|Save My Headtube Paint||johnc|
Jan 30, 2002 3:01 PM
|What are you guys using to keep your STI cables from rubbing the paint off your headtube? I've tried clear adhesive stickers and glueless patches. Both of these rub through rather easily. Any suggestions are appreciated.|
Jan 30, 2002 3:55 PM
|Adhesive reflective tape. Made of metal foil. Comes in various colors (black is best IMO) very tough stuff and very reflective indeed. Also good for finishing off bar tape, striping helmets, etc.
In truth it is the grit that gets on the cables rather than the cables themselves that really wear down the paint. A post ride wipedown would do wonders.
Or you can wrap the cables in something soft like a chenile sweater. ; )
Jan 30, 2002 4:18 PM
|Get some clear plastic packing tape or mailing tape (not the cheesy kind--the good stuff, about 3 bucks for a lifetime supply of 3M brand from a stationery store or Target kind of place. Cut out a circle or oval and stick it on the frame where it rubs. I have a piece on my commuter that's been there at least a year, and it's still going strong.|
|re: Save My Headtube Paint||Eric16|
Jan 30, 2002 5:11 PM
|Yet another great use for old tubes! Just cut out a little patch of rubber from an unrepairable tube and wrap it around the cable.
|try crossing your cables||gtx|
Jan 30, 2002 5:13 PM
|you may or may not be able to do this, but on many bikes your can send your rear der cable to the left stop and front der cable to the right stop and cross the cables under the downtube.|
|Just live with it, it will give your bike character.||Barnyard|
Jan 30, 2002 7:06 PM
|re: Save My Headtube Paint||bianchi boy|
Jan 30, 2002 8:44 PM
|I bought a stick-on chain stay guard from my bike shop, and it also included some head-tube cable protectors made of thick, clear plastic with adhesive backing. Works great. Also, if you want something flashy, www.excelsports.com sells some cool Gios head-tube badges that are metal with the Gios logo and adhesive backing.|
|re: Save My Headtube Paint||Frank|
Jan 30, 2002 9:29 PM
|WalMart (where I got mine) or a hobby shop has sheets of felt with adhesive backing for about $1 a 81/2 x 11 sheet.
I cut a piece and wrap it around the cable where it contacts the head tube. Works fine and is not noticable as comes in black or gray to match the color of your cable.
|re: Save My Headtube Paint||davet|
Jan 30, 2002 11:25 PM
|Try a product called 'Ski Saver'. It is a thick Mylar plastic sheet with adhesive on one side. It is used to protect the tops of skis from getting scoured up when your skis cross. It sticks well yet is easily removable. I use it for the same purpose you want it for, and for protecting underneath the bottom bracket, making chain stay protectors and anything else you want to protect on your bike. Try a ski shop or snow board shop to find it.|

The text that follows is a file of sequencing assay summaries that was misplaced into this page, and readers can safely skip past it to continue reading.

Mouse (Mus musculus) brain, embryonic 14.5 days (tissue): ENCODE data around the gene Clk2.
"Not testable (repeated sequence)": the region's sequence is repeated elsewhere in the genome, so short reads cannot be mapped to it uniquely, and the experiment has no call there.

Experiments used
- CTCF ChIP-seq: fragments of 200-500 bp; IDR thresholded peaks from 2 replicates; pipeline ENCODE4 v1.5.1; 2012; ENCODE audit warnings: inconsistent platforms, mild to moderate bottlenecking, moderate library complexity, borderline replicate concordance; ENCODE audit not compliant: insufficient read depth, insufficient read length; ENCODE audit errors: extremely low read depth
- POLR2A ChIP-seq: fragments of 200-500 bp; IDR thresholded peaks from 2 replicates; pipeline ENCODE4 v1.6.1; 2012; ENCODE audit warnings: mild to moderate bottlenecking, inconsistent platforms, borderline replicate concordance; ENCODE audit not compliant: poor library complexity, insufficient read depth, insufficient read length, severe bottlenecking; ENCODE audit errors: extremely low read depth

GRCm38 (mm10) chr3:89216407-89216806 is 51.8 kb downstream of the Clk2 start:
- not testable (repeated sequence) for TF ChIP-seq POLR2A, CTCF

Jan 31, 2002 5:33 AM
|One question, does the mylar stick when wraped around a curved surface such as a chainstay? I've used similar products that lifted because they were too stiff. Thanks.
Jan 31, 2002 8:22 AM
|Ed: The Ski Saver mylar doesn't like to go around compound curves, but if you clean the surface of a tight curve (like a chainstay) with alcohol it seems to stick very well and not lift. Sometimes the heat from a hairdryer helps the Ski Saver lay down better.|
Jan 31, 2002 5:15 AM
|is what I use. I have it around already (taping bars and the like). Tough, cheap and mostly waterproof.|
|re: Save My Headtube Paint||Beaver|
Jan 31, 2002 5:39 AM
|Or you could take a tip from the Euro peloton. Put rubber o rings on the cables anywhere they come in contact with the frame. Sure they wear out after 6 months or so and you have to remove the cables to install them, but it's a clean look and you don't have to put tape on the headtube and then deal with the residue when you take the tape off. The wrench at my LBS gets the o rings at a home improvement center. Cheap and very effective.|
|Obviously you're all mechanically challenged...||brider|
Jan 31, 2002 10:47 AM
|or you'd just get inthere and cut the cable and housing so it's a bit shorter, and doesn't generally come in contact with the head tube. A few manufacturers are catching on and putting the cable stops on the head tube (I did this on my custom TiCycles). But my old Barkley had the traditional down tube stops. By making a nice single arc in the cable housing ending right at the cable stop, you avoid most of the problems. It's cleaner, lighter, and shifts better. All those huge, loopy routings I see in the shop are just a sign of lazy mechanics in my book.|| |